In the heat of summer, Sonya and her Uncle Vanya (Toby Jones) while away their days on a crumbling estate deep in the countryside, visited occasionally only by the local doctor Astrov (Richard Armitage). However, when Sonya’s father suddenly returns with his beautiful new wife declaring that he intends to sell the house, the polite facades crumble and repressed feelings start to emerge with devastating consequences.
Richard Armitage On Stage - Theatre Credits, Bio and Tickets
Richard Armitage is a British actor best-known for his appearances on screen as well as many notable on stage roles, who is also preparing to take to the West End in Ian Rickson’s production of Conor McPherson’s version of Uncle Vanya from January 2020.
Having studied in Coventry specialising in music and dance, Armitage’s career began after he joined the Nachtcircus in Budapest to earn his Equity card. When he returned to the UK, he worked as an assistant choreographer and performing in ensembles of shows such as 42nd Street, Annie Get Your Gun and Cats.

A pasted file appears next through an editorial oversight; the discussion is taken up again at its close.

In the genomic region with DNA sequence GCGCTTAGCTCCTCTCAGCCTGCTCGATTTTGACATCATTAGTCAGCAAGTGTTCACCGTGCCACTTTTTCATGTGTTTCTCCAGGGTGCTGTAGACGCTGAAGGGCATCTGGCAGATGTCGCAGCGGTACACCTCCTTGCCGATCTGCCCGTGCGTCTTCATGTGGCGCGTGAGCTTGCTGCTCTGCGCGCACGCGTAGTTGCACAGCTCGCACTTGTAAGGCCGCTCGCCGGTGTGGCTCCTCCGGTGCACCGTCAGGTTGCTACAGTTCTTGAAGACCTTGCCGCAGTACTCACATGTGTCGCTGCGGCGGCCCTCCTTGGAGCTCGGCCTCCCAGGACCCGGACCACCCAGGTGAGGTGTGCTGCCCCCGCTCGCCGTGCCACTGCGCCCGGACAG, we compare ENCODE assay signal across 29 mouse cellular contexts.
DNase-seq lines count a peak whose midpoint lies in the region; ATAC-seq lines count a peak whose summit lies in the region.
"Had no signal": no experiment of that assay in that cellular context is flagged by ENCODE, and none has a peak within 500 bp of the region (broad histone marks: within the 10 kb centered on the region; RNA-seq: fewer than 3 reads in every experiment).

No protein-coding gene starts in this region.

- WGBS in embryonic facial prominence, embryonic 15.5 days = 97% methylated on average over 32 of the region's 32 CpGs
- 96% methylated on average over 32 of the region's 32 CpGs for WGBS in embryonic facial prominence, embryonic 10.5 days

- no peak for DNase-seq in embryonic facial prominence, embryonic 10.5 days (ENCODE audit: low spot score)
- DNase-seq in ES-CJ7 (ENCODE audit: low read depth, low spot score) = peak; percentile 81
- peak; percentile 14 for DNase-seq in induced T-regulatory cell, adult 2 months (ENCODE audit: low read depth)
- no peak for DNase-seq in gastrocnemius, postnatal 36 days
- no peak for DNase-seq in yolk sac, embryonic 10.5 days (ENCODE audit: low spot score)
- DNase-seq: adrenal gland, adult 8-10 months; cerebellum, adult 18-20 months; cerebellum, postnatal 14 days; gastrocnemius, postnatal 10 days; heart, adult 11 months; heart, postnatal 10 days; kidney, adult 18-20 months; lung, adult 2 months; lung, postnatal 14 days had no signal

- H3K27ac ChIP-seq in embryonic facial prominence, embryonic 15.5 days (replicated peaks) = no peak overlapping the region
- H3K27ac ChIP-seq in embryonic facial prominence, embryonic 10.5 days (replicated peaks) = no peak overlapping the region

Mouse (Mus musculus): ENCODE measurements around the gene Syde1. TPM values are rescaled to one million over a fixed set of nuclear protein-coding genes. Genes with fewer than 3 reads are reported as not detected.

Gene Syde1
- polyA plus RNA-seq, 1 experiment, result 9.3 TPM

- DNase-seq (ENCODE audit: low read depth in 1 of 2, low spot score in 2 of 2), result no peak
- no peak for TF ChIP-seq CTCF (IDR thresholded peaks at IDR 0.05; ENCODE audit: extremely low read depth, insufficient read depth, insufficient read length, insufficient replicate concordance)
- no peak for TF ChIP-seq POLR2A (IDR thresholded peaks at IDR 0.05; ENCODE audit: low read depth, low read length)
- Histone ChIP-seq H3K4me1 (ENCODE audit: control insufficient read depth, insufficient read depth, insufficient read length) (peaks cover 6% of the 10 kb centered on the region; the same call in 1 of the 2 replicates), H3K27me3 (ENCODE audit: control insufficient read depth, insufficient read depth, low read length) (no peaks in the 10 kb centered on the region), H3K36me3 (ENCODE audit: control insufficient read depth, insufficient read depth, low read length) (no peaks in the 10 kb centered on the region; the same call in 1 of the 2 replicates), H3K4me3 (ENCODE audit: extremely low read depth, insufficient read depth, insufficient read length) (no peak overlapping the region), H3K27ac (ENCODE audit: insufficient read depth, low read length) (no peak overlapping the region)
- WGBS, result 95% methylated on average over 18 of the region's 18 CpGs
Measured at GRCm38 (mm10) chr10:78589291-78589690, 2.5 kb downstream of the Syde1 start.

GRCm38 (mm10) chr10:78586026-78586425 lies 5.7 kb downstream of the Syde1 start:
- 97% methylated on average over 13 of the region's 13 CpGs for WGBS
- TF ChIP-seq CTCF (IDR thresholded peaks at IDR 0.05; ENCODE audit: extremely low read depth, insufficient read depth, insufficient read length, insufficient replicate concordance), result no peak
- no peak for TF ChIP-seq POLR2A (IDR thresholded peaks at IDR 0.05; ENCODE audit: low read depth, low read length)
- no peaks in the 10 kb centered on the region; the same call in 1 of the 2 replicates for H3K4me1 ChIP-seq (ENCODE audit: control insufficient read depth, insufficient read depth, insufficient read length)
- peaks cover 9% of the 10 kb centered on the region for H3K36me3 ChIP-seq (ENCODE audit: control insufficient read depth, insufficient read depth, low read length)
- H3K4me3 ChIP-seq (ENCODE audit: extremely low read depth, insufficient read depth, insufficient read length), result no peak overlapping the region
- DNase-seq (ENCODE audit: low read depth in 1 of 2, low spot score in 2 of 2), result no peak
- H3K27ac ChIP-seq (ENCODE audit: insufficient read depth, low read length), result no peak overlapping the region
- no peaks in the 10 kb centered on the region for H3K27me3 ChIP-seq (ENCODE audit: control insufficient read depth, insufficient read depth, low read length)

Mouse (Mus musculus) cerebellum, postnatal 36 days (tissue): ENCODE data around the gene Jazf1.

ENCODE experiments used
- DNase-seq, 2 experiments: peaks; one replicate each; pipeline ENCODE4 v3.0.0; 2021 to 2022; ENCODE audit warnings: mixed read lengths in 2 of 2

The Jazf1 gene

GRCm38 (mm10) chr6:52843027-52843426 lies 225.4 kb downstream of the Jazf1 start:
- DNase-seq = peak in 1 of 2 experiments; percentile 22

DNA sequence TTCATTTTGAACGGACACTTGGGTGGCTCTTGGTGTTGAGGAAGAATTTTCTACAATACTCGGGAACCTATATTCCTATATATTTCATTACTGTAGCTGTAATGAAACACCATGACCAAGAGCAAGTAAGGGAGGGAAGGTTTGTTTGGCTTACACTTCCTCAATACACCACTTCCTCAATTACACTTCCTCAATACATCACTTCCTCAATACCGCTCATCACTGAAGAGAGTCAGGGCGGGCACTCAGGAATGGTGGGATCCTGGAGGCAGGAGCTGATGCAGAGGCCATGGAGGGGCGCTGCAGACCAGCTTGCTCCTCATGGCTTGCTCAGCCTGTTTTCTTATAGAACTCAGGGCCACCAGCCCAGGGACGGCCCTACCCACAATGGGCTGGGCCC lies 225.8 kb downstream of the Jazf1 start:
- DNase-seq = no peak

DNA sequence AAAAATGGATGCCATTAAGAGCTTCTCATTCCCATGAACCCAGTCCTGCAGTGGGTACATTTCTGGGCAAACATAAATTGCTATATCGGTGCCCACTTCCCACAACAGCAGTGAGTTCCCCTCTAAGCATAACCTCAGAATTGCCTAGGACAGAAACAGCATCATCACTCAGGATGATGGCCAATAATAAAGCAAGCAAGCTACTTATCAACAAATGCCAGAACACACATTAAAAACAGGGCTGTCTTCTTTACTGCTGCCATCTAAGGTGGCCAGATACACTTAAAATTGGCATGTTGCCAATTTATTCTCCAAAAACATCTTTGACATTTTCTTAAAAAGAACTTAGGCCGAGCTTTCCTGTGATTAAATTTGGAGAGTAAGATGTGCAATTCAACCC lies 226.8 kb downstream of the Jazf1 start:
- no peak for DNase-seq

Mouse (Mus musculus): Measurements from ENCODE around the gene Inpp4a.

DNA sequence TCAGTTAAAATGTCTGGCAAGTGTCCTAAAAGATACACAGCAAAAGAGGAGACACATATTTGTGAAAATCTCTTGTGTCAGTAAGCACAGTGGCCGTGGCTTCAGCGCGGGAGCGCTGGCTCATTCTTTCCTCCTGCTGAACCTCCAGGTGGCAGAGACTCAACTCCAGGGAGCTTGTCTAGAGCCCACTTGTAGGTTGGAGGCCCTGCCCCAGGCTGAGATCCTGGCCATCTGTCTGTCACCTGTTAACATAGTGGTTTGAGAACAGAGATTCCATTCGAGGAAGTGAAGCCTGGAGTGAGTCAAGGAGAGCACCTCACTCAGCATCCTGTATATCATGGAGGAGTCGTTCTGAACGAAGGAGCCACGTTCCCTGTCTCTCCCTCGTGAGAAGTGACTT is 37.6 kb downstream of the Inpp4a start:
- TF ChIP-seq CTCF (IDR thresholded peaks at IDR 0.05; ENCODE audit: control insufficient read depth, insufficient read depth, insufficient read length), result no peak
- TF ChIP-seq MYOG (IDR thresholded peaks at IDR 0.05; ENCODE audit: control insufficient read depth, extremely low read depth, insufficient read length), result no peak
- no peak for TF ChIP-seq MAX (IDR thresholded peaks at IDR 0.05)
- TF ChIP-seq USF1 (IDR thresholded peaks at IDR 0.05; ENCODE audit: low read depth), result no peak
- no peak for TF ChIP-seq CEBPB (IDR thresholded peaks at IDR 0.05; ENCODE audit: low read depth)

As he doubted a career in musical theatre, Armitage enrolled at LAMDA to study acting, and later joined the RSC for productions such as Macbeth, The Duchess of Malfi and Hamlet. These led to his first television appearances in the series Sparkhouse, then Between the Sheets, Cold Feet and Ultimate Force.
Armitage saw later success with series such as North ad South, his first leading role in 2004. He played John Thornton, a mill owner who is the subject of the affections of a young woman from the south of England who moves to the north.
Having made a cameo appearance in Star Wars Episode I – The Phantom Menace, and Captain America: The First Avenger, Armitage’s big-screen break really came in 2012 when he was cast as the leader of the dwarves Thorin Oakenshield in the three The Hobbit films.
On stage, Armitage toured the world at the turn of the millennium playing Angus in an RSC production of Macbeth which toured the country as well as excursions to Broadway and Tokyo. However, theatre work is relatively scarce throughout his overall career. One highlight came in 2014 when he played John Proctor in Arthur Miller’s The Crucible at the Old Vic. Two years later, he appeared in Mike Bartlett’s Love, Love, Love in Kenneth at the Laura Pels theatre in New York.